It’s not about you
One of the things I find most fascinating about people is that if you put ten individuals in the exact same situation at the exact same time, then you ask them to describe what happened, you get ten different stories. Nobody is lying but each person pays attention to different things and creates meaning based on their own interests and filters.
In addition to that, people have emotional habits, meaning that those who are primarily angry find a reason to feel anger anywhere they go, those who are frustrated find ways to experience even more frustration, those who live in appreciation notice things to appreciate etc. What they feel comes from habits and mental programs more than from anything you have or have not done.
Please remember that next time you hear someone expressing criticism. Don’t immediately assume they are attacking you or even blaming you at all. They are thinking the way they always think, speaking the way they always speak, and reacting in habitual ways. What they say reflects who they are more than who you are.
They aren’t even thinking of you
While you’re busy worrying about what people think of you, they are busy worrying about what other people think of them! OK, I admit, it’s not true for everyone. Some are busy worrying about looking good, hiding flaws and insecurities, others are busy focusing on finding solutions to problems, and others are busy working to support their goals and advance their own agenda.
The bottom line is: you are not the center of everyone’s world, and in most cases, they aren’t even thinking of you. So, take a deep breath and give yourself a chance to relax. You are not under fire.
What is it REALLY about, anyway?
If you tend to take things personally when they are not personal, it is because something has hit a nerve. You are projecting your own doubts and insecurities on other people. You expect people to dislike what you don’t like about yourself. You expect them to doubt your ability to do things that intimidate you. You expect them to reject what you reject in yourself.
For example, if you feel inadequate because you are the only person in the room without a doctorate degree, you will judge yourself and expect others to judge you for it. In reality, if a meeting was called, it is because something needs to be discussed and people are focused on dealing with the issue. In that moment, nobody cares about what is or is not on your resume. If you make a suggestion but people around the table decide to do something different, it’s not because you don’t have a doctorate. Another idea may have more merit, or be easier to implement, or may seem preferable for any number of reasons, but it’s probably not personal. (For things that are personal, check out this article).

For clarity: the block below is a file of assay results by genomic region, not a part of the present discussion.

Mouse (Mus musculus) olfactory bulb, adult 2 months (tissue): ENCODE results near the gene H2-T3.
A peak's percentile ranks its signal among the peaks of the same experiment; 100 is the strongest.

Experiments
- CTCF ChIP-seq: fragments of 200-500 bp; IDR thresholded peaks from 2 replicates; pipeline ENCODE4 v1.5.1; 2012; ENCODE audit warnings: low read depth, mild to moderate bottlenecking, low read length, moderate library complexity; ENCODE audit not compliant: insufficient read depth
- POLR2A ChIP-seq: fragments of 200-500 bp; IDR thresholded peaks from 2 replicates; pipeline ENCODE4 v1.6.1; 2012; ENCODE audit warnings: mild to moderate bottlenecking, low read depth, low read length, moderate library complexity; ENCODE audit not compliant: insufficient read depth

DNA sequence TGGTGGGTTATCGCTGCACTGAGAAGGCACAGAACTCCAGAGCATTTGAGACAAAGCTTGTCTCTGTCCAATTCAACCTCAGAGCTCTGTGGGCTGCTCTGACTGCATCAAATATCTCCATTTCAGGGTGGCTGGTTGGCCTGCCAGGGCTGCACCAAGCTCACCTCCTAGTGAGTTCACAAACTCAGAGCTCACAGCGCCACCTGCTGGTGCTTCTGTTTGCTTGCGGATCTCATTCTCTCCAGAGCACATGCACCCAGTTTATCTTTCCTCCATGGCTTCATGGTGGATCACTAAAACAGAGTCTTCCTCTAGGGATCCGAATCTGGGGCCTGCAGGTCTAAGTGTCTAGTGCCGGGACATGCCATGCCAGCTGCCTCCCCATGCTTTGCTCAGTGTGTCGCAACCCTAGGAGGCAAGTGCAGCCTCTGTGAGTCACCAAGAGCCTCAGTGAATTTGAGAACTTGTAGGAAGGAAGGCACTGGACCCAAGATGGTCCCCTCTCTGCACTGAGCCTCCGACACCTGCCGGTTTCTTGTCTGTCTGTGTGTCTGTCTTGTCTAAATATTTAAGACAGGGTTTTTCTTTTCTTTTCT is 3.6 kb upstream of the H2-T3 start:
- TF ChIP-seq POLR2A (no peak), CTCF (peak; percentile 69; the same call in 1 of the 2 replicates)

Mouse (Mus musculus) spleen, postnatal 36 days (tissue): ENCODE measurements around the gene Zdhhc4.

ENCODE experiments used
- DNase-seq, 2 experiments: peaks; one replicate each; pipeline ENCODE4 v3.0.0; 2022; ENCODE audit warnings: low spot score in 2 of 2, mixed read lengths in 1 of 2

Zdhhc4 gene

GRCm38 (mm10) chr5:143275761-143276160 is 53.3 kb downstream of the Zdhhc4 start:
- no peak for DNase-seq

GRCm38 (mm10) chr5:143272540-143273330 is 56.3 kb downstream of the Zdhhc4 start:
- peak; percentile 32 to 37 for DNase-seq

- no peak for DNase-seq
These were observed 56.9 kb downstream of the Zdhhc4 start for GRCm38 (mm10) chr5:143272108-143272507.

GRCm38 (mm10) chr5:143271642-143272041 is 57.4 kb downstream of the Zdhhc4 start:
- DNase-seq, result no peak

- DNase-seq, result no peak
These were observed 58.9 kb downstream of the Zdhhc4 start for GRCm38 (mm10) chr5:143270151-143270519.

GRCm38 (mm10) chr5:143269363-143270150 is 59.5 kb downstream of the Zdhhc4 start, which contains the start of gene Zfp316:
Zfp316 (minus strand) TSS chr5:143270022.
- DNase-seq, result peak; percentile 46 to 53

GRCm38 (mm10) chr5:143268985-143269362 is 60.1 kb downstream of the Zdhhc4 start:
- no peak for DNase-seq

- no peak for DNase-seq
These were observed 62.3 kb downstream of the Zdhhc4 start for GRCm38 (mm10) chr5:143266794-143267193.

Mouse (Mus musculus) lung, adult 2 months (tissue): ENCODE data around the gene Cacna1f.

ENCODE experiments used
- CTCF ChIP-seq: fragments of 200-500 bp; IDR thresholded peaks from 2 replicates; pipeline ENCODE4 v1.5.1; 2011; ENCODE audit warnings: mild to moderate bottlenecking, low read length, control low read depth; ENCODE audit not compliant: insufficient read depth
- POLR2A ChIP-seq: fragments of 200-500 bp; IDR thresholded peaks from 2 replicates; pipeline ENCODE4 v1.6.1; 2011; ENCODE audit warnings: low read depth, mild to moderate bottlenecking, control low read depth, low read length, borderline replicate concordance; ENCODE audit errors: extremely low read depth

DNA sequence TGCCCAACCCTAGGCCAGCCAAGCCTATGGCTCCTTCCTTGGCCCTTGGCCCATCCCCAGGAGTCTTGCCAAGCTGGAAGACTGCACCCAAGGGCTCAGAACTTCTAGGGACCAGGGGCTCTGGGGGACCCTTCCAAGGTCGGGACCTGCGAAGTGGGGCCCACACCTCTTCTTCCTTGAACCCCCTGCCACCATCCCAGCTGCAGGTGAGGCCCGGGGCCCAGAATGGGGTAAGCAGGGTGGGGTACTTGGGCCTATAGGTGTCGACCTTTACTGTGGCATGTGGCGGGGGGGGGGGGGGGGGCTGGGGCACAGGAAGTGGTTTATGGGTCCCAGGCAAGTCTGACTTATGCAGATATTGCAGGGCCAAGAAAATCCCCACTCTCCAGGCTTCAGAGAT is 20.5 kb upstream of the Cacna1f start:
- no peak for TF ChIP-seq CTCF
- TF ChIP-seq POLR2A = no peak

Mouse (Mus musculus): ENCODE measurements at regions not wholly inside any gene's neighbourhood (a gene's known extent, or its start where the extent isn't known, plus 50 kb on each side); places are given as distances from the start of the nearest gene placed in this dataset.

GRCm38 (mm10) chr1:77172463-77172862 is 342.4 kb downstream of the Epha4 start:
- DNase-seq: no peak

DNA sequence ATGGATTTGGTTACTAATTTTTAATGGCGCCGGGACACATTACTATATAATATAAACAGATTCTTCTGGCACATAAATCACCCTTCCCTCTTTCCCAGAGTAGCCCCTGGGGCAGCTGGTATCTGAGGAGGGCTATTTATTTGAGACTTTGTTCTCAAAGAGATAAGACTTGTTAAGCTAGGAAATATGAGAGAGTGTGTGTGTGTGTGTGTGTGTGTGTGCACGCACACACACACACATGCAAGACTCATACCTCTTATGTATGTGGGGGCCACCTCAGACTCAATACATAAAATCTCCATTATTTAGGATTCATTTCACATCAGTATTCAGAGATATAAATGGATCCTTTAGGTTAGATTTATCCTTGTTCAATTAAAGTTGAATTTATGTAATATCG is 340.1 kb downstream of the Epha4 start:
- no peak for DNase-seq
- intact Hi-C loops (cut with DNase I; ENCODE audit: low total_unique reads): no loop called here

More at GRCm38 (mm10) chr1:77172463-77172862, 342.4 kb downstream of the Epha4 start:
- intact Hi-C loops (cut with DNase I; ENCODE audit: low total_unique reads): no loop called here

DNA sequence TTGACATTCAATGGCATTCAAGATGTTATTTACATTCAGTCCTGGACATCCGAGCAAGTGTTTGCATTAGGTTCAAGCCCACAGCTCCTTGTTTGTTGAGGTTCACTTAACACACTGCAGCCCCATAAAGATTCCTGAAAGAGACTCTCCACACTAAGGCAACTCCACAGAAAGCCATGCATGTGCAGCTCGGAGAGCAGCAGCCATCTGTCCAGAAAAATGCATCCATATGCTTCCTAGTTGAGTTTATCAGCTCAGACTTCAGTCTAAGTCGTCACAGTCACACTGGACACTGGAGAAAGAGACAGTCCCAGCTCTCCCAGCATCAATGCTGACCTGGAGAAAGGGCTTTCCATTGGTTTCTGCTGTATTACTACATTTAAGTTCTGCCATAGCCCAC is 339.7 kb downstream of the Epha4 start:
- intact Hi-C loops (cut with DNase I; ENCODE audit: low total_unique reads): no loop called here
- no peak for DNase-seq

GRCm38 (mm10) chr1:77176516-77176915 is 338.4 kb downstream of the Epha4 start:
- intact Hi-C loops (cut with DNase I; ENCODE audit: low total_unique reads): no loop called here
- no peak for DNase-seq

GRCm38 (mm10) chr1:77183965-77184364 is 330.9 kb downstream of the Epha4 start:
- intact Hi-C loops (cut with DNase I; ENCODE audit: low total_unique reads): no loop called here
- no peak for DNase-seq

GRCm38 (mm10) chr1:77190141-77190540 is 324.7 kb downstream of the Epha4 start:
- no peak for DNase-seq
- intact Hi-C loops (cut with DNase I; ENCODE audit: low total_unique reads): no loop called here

Here is another example: if despite your hard work and high productivity you still feel that you should do more, when someone points out something that wasn’t done, you will think they are blaming you, even if it wasn’t your responsibility in the first place. You attach meaning to what people do and say, based on your own filters and mental programs. You will see what you are ready to see and dismiss the rest. That’s how the human brain works!
How to stop taking things personally
Since you only take things personally when they trigger an insecurity, you must start by reducing your insecurities. The most effective way to do it is to work with a coach. I invite you to speak with me about facilitating the process so that you can be free and empowered sooner than later. But in the meantime, here are some pointers:
1. Set clear and measurable standards for yourself. Meet your standards, keep yourself accountable, and you will no longer be haunted by the “not enough” voice. You will know what it takes to be enough or do enough and people’s comments will no longer trigger you.
2. Develop compassion for yourself. Once you have set high standards and met them (more often than not), accept the fact that “doing your best” varies from time to time and you can’t be perfect at all times. Give yourself more appreciation. Give more attention to what you are doing right than what you are doing wrong.
3. Face your fears and keep growing. If you’ve been avoiding something uncomfortable, that “thing you’re hiding from” controls you. The only way to be free from fear and regret is to face what scares you. Take one small step, then another, then another. Build new skills and competencies.
4. In challenging situations, remember not to make things about you. Expand your perspective. Look at what is happening from someone else’s vantage point. Ask yourself “What else could this mean?” or “What needs to happen to fix this problem?”.
5. When appropriate, simply ask people what they mean! Making assumptions is a sure way to create misunderstandings and conflict. When in doubt, simply ask! I can show you how to do it tactfully, without emotional charge, and without triggering emotional reactions in others.
And there is so much more I’d like to share with you! Let’s team up to change old habits, create new ways to think and feel more empowered so that you can express your full potential. Talk to you soon.
About the author: Dr. Audrey Reille has empowered thousands of professionals through one-on-one coaching, group coaching, speaking engagements, online courses, and interviews on international telesummits. Audrey is the go-to coach for leaders in higher education administration. She empowers them to thrive by reducing stress, optimizing strategies, improving professional relationships, and developing a strong and empowered mindset.